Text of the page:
And the subsequent admission by NTL, the UK's largest cable operator, that it was at risk of running out of money, further compounded the misery for those who have been talking up the digital television revolution.
The enforced retirement of the country's favourite knitted monkey will be just one of the many knock-on effects ITV Digital's demise will have. The news provides a punctuation mark in the unfolding story of digital Britain, and sets back the progress of the development of iTV services as a new channel to market for retailers.
The Government has blustered long and hard about shaping a digital Britain. In ITV Digital, the UK's only terrestrial digital TV platform, it saw a means of weaning UK consumers off the analogue signal and into the digital world.
For the Government, delivering services to the public hinges upon universal take-up of the digital signal, for it will enable the entire population to access the Internet without the need to own - or know how to use - a PC.
Now it may wish to revisit its plans to switch off the analogue signal between 2006 and 2010.
The retail sector is equally keen to capitalise on this new means of marketing to, and trading with, consumers.
Of all the clichés to emerge from the e-commerce boom and bust of two years ago, one of the most hackneyed was the claim that the Internet would open up totally new channels to market. In fact, most companies have spurned online transactional commerce in favour of harnessing the Net to improve internal processes and move closer to customers and suppliers. But iTV's user-friendly promise to put "the Internet on your TV" has tempted retailers such as Tesco.com, to mould an iTV presence.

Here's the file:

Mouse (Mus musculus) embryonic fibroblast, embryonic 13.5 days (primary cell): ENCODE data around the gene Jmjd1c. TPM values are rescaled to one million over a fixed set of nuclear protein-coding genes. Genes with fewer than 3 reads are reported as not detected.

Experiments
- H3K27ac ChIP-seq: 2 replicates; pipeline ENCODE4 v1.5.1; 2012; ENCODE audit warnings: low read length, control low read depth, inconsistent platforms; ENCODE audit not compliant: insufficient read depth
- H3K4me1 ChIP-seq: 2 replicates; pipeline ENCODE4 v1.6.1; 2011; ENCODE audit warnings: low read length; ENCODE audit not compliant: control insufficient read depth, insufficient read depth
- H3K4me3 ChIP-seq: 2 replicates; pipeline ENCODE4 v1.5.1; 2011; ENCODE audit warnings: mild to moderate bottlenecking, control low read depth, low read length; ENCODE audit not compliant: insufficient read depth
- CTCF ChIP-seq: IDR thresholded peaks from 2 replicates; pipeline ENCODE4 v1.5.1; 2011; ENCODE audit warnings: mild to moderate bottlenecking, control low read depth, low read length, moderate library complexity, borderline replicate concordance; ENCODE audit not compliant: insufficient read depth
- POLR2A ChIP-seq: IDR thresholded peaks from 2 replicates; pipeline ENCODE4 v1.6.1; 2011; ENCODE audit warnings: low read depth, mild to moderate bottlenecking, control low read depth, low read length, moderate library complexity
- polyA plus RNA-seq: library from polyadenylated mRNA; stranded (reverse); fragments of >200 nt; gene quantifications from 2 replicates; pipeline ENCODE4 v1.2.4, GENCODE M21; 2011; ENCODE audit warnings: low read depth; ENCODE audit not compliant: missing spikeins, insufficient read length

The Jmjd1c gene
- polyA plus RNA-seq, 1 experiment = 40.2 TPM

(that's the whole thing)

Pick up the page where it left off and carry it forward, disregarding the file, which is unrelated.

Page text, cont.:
Where does the demise of ITV Digital leave Tesco.com and those other retailers and service providers already ploughing money into developing iTV channels to market?
In truth, the problems at ITV Digital do not mean retailers should shelve all their iTV ambitions - after all, Sky still offers a gateway to the iTV arena. But its large subscriber base and greater clout makes it a pricier platform to operate upon than ITV Digital.
Faced with these uncertain times, retailers considering putting substantial investment into developing iTV channels to market may now want to exercise a little caution and re-evaluate their strategy. In the present climate, a policy of "slowly, slowly, catchee monkey" seems appropriate.
This was first published in April 2002